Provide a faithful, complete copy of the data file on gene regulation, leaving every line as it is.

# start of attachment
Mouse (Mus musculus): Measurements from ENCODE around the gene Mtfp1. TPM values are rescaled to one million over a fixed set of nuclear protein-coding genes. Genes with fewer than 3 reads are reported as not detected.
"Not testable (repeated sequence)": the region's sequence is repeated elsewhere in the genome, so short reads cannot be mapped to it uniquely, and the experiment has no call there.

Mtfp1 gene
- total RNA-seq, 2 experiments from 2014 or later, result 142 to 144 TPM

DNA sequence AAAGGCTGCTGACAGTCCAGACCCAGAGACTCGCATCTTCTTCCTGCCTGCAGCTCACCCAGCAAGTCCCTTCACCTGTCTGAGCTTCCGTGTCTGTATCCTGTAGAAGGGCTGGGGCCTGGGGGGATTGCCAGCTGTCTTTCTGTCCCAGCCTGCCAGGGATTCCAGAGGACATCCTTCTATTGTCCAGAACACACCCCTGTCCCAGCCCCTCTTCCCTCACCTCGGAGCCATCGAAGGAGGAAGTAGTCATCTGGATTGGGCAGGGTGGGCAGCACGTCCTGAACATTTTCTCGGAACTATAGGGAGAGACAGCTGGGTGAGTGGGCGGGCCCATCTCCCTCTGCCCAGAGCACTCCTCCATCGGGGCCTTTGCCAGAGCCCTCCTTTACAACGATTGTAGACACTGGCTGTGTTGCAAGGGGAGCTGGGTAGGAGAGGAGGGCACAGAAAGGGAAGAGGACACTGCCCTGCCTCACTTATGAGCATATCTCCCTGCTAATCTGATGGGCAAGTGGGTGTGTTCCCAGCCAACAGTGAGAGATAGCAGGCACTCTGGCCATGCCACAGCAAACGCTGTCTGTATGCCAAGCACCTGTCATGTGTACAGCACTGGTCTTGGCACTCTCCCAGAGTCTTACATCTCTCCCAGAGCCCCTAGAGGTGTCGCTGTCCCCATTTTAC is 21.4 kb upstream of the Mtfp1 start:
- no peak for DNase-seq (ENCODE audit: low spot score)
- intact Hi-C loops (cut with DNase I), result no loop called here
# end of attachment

Mouse (Mus musculus): Measurements from ENCODE around the gene Mtfp1. TPM values are rescaled to one million over a fixed set of nuclear protein-coding genes. Genes with fewer than 3 reads are reported as not detected.
"Not testable (repeated sequence)": the region's sequence is repeated elsewhere in the genome, so short reads cannot be mapped to it uniquely, and the experiment has no call there.

Mtfp1 gene
- total RNA-seq, 2 experiments from 2014 or later, result 142 to 144 TPM

DNA sequence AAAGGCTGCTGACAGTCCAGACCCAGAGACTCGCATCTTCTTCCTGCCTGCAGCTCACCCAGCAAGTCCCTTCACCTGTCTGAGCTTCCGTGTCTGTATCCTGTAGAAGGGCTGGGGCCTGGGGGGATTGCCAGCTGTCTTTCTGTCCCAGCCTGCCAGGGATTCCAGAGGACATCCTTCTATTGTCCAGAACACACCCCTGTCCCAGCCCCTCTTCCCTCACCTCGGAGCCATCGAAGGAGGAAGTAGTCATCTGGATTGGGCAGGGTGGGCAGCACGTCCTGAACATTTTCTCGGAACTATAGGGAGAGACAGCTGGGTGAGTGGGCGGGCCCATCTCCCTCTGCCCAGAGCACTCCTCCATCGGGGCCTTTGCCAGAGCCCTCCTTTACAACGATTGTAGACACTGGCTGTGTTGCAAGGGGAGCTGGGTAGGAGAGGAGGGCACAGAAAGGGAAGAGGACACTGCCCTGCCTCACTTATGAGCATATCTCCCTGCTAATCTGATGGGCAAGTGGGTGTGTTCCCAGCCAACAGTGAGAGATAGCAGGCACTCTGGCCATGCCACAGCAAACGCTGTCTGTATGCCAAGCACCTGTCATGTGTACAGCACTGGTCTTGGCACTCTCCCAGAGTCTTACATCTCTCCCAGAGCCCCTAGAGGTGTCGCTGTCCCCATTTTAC is 21.4 kb upstream of the Mtfp1 start:
- no peak for DNase-seq (ENCODE audit: low spot score)
- intact Hi-C loops (cut with DNase I), result no loop called here